Forty-seven percent of teens said they had been victimized personally by controlling behaviors from a boyfriend or girlfriend, according to a study by Liz Claiborne Inc. and the Family Violence Prevention Fund.
Nearly one in three teens in the study reported sexual or physical abuse or threats.
And while the abuse can happen in person, this digitally savvy generation has discovered the power to communicate instantly also can be used to abuse. Twenty-four percent reported that they had been victimized with technology by a boyfriend or girlfriend, according to the study.
Parents of abuse victims plan to bring light to the frightening statistics at a Senate Judiciary Committee hearing today. Testimony from teens is scheduled for the hearing, too.
Parents like Bill and Michele Mitchell of Columbia, Md., hope the testimony will put a face on the statistics and help save others from a fate similar to the one their daughter suffered.
Though the Mitchells will not testify at the hearing, they said they will appear at the press conference announcing the study's results today.
Stories of Abuse
Just three weeks after the Mitchells celebrated their daughter Kristin's graduation from Saint Joseph's University in 2005, the 21-year-old was murdered.
"The last time that I saw her alive was the day I met the guy that did it," Bill Mitchell said.
Kristin Mitchell's parents said they were unaware that their daughter was in a relationship with a possessive and controlling boyfriend.
"You know, there's some issues, but we had no idea anything like this," Michele Mitchell said.
The violence ended on June 3, 2005, when Kristin Mitchell died after being brutally attacked.
She was stabbed 55 times. Her parents never saw it coming.
"You find out what happened and then the next day you're in the funeral home making arrangements. You're picking out caskets," Michele Mitchell said.
A Survivor's Tale
But Kristin Mitchell's story is not unique.
Like Kristin Mitchell, 19-year-old Monique Betty was pretty and popular. She also was in an abusive relationship.
"I was a cheerleader. And he was a jock. And everyone liked him. We had lots of friends," she said.
What began as an apparently picture-perfect relationship soon "turned into a nightmare," Betty said.
The Pocatello, Idaho, native began dating her boyfriend in the seventh grade and the abuse started small. Betty's boyfriend wanted to know her whereabouts at all times, would belittle her and control who she saw.
He pointed out imperfections, made fun of her clothes and Betty even would have to talk to him at sleepovers because he didn't trust her.
"I was so alone. Like, he started rumors about me and, like, I lost all my friends," Betty said.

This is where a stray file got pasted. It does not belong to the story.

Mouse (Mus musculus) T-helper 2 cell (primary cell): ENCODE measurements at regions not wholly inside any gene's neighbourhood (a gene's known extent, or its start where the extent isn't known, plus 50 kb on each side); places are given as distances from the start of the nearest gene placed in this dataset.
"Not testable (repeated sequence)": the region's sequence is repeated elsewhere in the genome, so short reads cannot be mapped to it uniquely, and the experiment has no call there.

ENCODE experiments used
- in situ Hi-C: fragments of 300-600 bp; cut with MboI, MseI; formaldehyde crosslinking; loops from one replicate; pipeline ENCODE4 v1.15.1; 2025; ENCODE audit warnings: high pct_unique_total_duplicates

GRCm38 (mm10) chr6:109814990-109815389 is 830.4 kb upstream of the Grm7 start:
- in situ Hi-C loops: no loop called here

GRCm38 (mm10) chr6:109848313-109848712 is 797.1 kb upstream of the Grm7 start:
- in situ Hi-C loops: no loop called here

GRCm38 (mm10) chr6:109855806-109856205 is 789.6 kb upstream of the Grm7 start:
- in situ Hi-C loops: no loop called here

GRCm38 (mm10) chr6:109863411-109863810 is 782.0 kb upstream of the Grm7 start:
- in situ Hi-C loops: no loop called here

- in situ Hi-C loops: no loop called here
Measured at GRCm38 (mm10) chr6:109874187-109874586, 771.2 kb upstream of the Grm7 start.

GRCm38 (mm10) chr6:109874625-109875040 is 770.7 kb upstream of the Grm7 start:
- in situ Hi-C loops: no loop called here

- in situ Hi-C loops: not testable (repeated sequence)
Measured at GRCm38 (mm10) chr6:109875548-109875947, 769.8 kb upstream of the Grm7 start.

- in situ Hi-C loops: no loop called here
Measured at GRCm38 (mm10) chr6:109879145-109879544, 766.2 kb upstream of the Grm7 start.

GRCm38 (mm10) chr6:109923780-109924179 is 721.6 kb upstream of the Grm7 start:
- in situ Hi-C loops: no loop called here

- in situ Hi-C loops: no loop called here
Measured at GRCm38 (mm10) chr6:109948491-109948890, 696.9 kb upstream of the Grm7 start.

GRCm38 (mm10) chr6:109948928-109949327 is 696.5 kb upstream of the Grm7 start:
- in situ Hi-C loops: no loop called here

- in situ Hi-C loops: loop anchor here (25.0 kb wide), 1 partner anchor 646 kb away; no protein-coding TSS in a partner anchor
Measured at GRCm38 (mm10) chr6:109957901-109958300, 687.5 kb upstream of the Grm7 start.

Things escalated to physical violence, with him pushing and grabbing her, she said.
But unlike Kristin Mitchell, Betty is a domestic abuse survivor because one day she collapsed in her father's arms and pleaded for help.
"I was actually in denial that it was happening," said Betty's father, Tom Betty.
What Betty did is uncommon, because according to the study, two out of three teenagers don't confide in their parents.
But his daughter's nightmare became the family's nightmare, too, when their daughter's ex-boyfriend began stalking her.
"You totally feel powerless," said Betty's mother, Michelle Betty.
Monique Betty said her experience inspired her to become an anti-domestic violence advocate. She said she believes she can use her personal experience to help other teens.
"I know that it's difficult. You don't want to leave. You're scared to leave. But there's hope," Betty said. "There's people that will surround you and love you and help you get out of it."
The Bettys and the Mitchells want to see schools add programs that warn young people about teen dating abuse. Currently, only three states — Texas, Maryland and Rhode Island — have prevention programs as a part of the required curriculum.
The Rhode Island law is called the Lindsay Ann Burke Act.
Burke, whose mother is scheduled to testify before the congressional committee today, was murdered in 2005 after a two-year struggle in an abusive relationship.
Enacted in 2007, the law named after the 23-year-old requires all school districts in the state to have a dating violence policy to address incidents at school. In addition, it requires annual dating violence education for students between the seventh and 12th grades.
Help for Abuse Victims and Their Families
There are steps that parents can take if they suspect their teenager is experiencing dating abuse.
First, create opportunities to talk to your teen. Experts recommend driving your kids to school one morning, instead of having them take the bus, or showing up for their activities outside of school. It may be during moments like these that your teen is more willing to open up.
Educate yourself and your child. Parents should be able to read the warning signs, such as if their teenager suddenly stops hanging out with her friends or suddenly changes the way he dresses, so they will be able to intervene and protect them.
Contact the National Teen Dating Abuse Hotline. Parents can turn to the National Teen Dating Abuse Helpline and Web sites like Love Is Not Abuse and Give Respect for information on what the warning signs are and how to help a teenager who might be in trouble.